TO GEORGE MASON AND PHILIP ALEXANDER Esquires.
GENTLEMEN, We your constituents of the county of Fairfax, and town of Alexandria, are greatly alarmed at the HIGH PRICE of every COMMODITY now exposed to sale, and at the distant prospect of their being cheaper, unless some method can be fallen on to lessen the immense quantity of money now in circulation. This done, we apprehend will be a great means of raising the value of money, lowering the price of goods, workmens wages, and enable the soldier to supply himself with more necessaries, and render his service more easy and cheerful to himself, and indeed more beneficial to his country.
We are of opinion, that OUR MONEY, and money in general, has a proper circulation through the country, which the planter, the farmer, and every person that has had any dealing (and most have in some way) must have experienced, from the very high prices they have received from the purchaser, for every article they have sold, some few excepted.
That a tax be immediately laid and collected, we think, would be one great means of giving a proper value to our money. It would lessen the quantity, and consequently be productive of great good to the community.
We think the people are not only able to pay the tax, but that they will cheerfully submit to it; the people in this quarter appear well disposed for the purpose. Therefore we strongly recommend it to you, and enjoin you, to use your utmost e[n]deavours to obtain a law to pass to tax the people of this state, in such sort as your Honourable House shall judge proper.
We are of the opinion, that a GENERAL ASSESSMENT would be the most equi[t]able, and the only way to raise a sum adequate to the purpose. Lo[n]g experience has taught us, that our mode of taxation hitherto adopted never raised the money intended without many additions, or long continuance of the taxes. Let us endeavour to remedy it.
We are of opinion, that opening the COURTS of JUSTICE would operate for the publick good. The people would then pay their debts, or be legally compelled to it. This would enable the merchant to extend his trade; there would be larger importations; and it would be a great means of stimulating us to industry, and prevent our laying out money in superfluous things, that we can well do without. Another salutary end would be obtained; licentiousness would be restrained, and every thing again returned to its prop[e]r channel.
We desire, that you use your utmost interest that the legislature (at any risk) would fall on ways and means to import A LARGE QUANTITY OF SALT, for the use of the people in this state. The introduction of this necessary article would ease their minds, and enable them to support their families much better than they can without. They are willing to pay almost any price, if it could be purchased with money. Some provisions also might be made for those who cannot, at any rate, purchase. Should laws for this purpose (which we judge salutary) take place, the immense quantity of money in circulation would decrease, its credit and value increase; our loan office would greatly experience the benefit; every kind of goods would fall in price; the officer and soldier (who claim your greatest care and attention) that are now, or may be hereafter, in the service of his country, to preserve and to secure to us every thing that is dear and valuable, would procure necessaries cheaper, and be enabled to live upon his pay, which at present he cannot do. We might then expect to keep up an army, and it would increase. In our present situation, its duration may have a short existence. Perhaps this may be the last campaign. Should this be the case, we may at last be obliged to submit to the unconditional terms of a tyrant king, corrupt ministry, a venal parliament, and a cruel banditti. Hard terms! forbid it, Heaven!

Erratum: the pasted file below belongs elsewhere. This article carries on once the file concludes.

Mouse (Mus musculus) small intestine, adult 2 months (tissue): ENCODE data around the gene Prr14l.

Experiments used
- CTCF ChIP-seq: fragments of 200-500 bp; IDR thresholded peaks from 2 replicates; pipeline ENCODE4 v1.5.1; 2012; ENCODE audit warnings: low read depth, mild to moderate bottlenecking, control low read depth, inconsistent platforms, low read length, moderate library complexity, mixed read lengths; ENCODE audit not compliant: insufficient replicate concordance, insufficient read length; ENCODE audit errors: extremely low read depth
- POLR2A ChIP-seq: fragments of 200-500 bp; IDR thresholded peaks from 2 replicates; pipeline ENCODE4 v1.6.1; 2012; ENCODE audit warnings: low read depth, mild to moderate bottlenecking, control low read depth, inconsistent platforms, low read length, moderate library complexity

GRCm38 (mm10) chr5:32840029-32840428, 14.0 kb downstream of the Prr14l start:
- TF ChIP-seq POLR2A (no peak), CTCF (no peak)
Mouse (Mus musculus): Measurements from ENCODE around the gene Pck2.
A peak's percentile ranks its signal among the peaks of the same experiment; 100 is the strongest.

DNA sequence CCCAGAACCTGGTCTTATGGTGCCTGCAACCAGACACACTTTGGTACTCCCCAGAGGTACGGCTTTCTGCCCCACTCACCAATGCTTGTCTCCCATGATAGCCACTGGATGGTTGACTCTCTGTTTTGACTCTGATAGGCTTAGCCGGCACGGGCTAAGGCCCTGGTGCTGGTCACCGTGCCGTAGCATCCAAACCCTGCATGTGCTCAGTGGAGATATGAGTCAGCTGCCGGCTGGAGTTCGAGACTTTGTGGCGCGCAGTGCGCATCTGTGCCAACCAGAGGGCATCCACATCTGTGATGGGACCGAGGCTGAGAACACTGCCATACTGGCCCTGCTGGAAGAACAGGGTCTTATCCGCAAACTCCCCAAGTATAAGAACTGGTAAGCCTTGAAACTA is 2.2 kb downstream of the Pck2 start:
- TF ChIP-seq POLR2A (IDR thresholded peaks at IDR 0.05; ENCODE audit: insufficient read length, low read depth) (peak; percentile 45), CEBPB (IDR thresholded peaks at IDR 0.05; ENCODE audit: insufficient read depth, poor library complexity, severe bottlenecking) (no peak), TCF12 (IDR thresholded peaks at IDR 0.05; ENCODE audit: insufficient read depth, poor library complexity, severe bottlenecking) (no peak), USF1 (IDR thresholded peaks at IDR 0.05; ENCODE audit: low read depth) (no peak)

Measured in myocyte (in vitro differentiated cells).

We hope you join us in opinion, that these at least are probable means to obtain the desired end. We therefore again enjoin you to use your greatest efforts that such laws do pass, by which means you will secure to yourselves the esteem and confidence (we hope) of the publick in general, and of your constituents in particular.
We request, that particular inquiry may be made how the PUBLICK MONEY HAS BEEN EXPENDED; if proper persons are at the head of several departments in which they are employed, not only those that are in the pay of this state, but those that act in this state in the continental service, because we must not only pay our own expenses, but a large proportion of the general expense. Let inquiry be made into the salary given to each person in the several departments of this commonwealth; let every man in office be well paid, but let none make fortunes at the expense of their country. ASSIZE COURTS, and CIRCUIT JUDGES would be a great ease to the people, less expensive to the country, many villanies would appear that are [n]ow concealed; consequently, many would suffer condign punishment that now escape, for reasons too obvious to mention. This has long been thought highly useful. Why has [n]ot a law already passed to procure so great a good to the publick?
If a STATE ENSURANCE OFFICE was opened (and surely it may be done) at least it is worthy [of] the notice of the legislature, it would be a great means of introducing goods of every kind. In consequence, they would be cheaper; the farmer, indeed every body, would experience the use; and the happiness it would diffuse through all ranks of mankind wou'd make them cheerfully pay any tax that the legislature may think necessary to impose for the good of the country.
As we put the greatest confidence in your attachment and attention to the good of your coun[t]ry, we expect that you will pay a proper regard to our opinion and requests in the matters to you recommended. We are, gentlemen, with esteem, your humble servants,